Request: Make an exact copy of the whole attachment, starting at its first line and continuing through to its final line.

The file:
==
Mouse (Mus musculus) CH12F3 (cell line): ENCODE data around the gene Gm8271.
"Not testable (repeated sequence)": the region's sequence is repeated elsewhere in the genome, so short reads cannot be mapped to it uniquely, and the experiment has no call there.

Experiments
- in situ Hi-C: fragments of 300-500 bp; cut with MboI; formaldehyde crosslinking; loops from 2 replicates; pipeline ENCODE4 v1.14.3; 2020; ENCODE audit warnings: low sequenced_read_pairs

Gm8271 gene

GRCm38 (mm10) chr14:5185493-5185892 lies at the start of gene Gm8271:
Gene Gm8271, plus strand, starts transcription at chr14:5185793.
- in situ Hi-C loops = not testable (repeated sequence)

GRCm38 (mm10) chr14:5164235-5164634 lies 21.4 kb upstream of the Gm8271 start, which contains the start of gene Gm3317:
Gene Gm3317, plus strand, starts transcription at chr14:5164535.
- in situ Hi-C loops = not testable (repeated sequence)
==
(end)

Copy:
Mouse (Mus musculus) CH12F3 (cell line): ENCODE data around the gene Gm8271.
"Not testable (repeated sequence)": the region's sequence is repeated elsewhere in the genome, so short reads cannot be mapped to it uniquely, and the experiment has no call there.

Experiments
- in situ Hi-C: fragments of 300-500 bp; cut with MboI; formaldehyde crosslinking; loops from 2 replicates; pipeline ENCODE4 v1.14.3; 2020; ENCODE audit warnings: low sequenced_read_pairs

Gm8271 gene

GRCm38 (mm10) chr14:5185493-5185892 lies at the start of gene Gm8271:
Gene Gm8271, plus strand, starts transcription at chr14:5185793.
- in situ Hi-C loops = not testable (repeated sequence)

GRCm38 (mm10) chr14:5164235-5164634 lies 21.4 kb upstream of the Gm8271 start, which contains the start of gene Gm3317:
Gene Gm3317, plus strand, starts transcription at chr14:5164535.
- in situ Hi-C loops = not testable (repeated sequence)